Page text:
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J Mol Cell Cardiol. 2016 Aug;97:15-23. doi: 10.1016/j.yjmcc.2016.04.010. Epub 2016 Apr 20.

Exposure to chronic alcohol accelerates development of wall stress and eccentric remodeling in rats with volume overload.

Author information

1
LSU Health Sciences Center, Department of Physiology, 1901 Perdido Street, New Orleans, LA 70112, United States. Electronic address: amout2@lsuhsc.edu.
2
LSU Health Sciences Center, Department of Physiology, 1901 Perdido Street, New Orleans, LA 70112, United States. Electronic address: vninh@lsuhsc.edu.
3
LSU Health Sciences Center, Department of Physiology, 1901 Perdido Street, New Orleans, LA 70112, United States. Electronic address: eelhaj@lsuhsc.edu.
4
LSU Health Sciences Center, Department of Physiology, 1901 Perdido Street, New Orleans, LA 70112, United States. Electronic address: melhaj@lsuhsc.edu.
5
LSU Health Sciences Center, Department of Physiology, 1901 Perdido Street, New Orleans, LA 70112, United States. Electronic address: ngilpi@lsuhsc.edu.
6
LSU Health Sciences Center, Department of Physiology, 1901 Perdido Street, New Orleans, LA 70112, United States. Electronic address: jgardn@lsuhsc.edu.

Abstract

Chronic alcohol abuse is one of the leading causes of dilated cardiomyopathy (DCM) in the United States. Volume overload (VO) also produces DCM characterized by left ventricular (LV) dilatation and reduced systolic and diastolic function, eventually progressing to congestive heart failure. For this study, we hypothesized that chronic alcohol exposure would exacerbate cardiac dysfunction and remodeling due to VO. Aortocaval fistula surgery was used to induce VO, and compensatory cardiac remodeling was allowed to progress for either 3days (acute) or 8weeks (chronic). Alcohol was administered via chronic intermittent ethanol vapor (EtOH) for 2weeks before the acute study and for the duration of the 8week chronic study. Temporal alterations in LV function were assessed by echocardiography. At the 8week end point, pressure-volume loop analysis was performed by LV catheterization and cardiac tissue collected. EtOH did not exacerbate LV dilatation (end-systolic and diastolic diameter) or systolic dysfunction (fractional shortening, ejection fraction) due to VO. The combined stress of EtOH and VO decreased the eccentric index (posterior wall thickness to end-diastolic diameter ratio), increased end-diastolic pressure (EDP), and elevated diastolic wall stress. VO also led to increases in posterior wall thickness, which was not observed in the VO+EtOH group, and wall thickness significantly correlated with LV BNP expression. VO alone led to increases in interstitial collagen staining (picrosirius red), which while not statistically significant, tended to be decreased by EtOH. VO increased LV collagen I protein expression, whereas in rats with VO+EtOH, LV collagen I was not elevated relative to Sham. The combination of VO and EtOH also led to increases in LV collagen III expression relative to Sham. Rats with VO+EtOH had significantly lower collagen I/III ratio than rats with VO alone. During the acute remodeling phase of VO (3days), VO significantly increased collagen III expression, whereas this effect was not observed in rats with VO+EtOH. In conclusion, chronic EtOH accelerates the development of elevated wall stress and promotes early eccentric remodeling in rats with VO. Our data indicate that these effects may be due to disruptions in compensatory hypertrophy and extracellular matrix remodeling in response to volume overload.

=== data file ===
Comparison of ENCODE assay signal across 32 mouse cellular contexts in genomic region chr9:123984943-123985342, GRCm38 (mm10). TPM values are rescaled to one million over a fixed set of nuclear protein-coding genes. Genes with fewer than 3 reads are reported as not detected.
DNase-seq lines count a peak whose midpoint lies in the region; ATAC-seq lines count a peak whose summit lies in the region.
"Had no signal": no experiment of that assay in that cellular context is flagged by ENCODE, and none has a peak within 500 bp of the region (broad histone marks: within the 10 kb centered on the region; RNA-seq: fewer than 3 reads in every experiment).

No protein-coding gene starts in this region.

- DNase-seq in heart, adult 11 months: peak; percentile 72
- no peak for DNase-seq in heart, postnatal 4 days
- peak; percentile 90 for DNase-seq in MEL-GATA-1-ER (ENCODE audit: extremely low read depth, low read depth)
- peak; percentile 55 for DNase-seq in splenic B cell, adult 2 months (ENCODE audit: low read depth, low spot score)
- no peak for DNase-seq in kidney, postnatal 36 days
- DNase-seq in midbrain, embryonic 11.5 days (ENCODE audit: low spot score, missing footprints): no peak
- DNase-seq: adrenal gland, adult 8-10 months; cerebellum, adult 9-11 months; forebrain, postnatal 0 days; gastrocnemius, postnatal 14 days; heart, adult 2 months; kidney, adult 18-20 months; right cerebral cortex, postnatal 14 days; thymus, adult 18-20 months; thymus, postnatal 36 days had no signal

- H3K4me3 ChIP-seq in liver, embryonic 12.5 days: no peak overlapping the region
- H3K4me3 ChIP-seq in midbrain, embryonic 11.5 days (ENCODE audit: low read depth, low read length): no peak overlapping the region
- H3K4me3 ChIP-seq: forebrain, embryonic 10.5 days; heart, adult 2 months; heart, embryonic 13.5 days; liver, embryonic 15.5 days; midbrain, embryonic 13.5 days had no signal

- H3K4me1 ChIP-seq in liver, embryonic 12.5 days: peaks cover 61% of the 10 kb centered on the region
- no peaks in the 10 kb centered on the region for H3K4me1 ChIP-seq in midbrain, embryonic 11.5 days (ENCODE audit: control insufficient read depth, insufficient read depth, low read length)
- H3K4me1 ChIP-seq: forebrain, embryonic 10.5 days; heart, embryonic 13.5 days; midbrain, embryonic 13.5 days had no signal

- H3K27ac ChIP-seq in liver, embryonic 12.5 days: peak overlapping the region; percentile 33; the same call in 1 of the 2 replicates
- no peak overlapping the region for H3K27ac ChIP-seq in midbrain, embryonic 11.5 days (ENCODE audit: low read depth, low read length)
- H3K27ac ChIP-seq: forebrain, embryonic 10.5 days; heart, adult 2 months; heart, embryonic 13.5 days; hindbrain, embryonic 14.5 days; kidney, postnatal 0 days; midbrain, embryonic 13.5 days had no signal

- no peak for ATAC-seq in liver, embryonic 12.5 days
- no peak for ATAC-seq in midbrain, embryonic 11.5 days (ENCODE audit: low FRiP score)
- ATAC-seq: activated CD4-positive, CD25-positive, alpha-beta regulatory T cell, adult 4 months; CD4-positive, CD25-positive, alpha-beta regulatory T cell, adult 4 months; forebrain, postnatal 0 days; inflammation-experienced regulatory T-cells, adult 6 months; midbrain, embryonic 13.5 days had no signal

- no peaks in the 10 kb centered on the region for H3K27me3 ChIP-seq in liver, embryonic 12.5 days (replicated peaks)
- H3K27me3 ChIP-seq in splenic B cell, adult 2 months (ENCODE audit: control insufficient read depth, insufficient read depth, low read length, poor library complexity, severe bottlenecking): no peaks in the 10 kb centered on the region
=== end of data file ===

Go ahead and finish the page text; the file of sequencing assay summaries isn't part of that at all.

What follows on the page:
KEYWORDS:

Alcohol; Collagen; Extracellular matrix; Heart failure; Hypertrophy; Ventricular remodeling

PMID:
27107489
PMCID:
PMC5002391
DOI:
10.1016/j.yjmcc.2016.04.010
[Indexed for MEDLINE]
Free PMC Article

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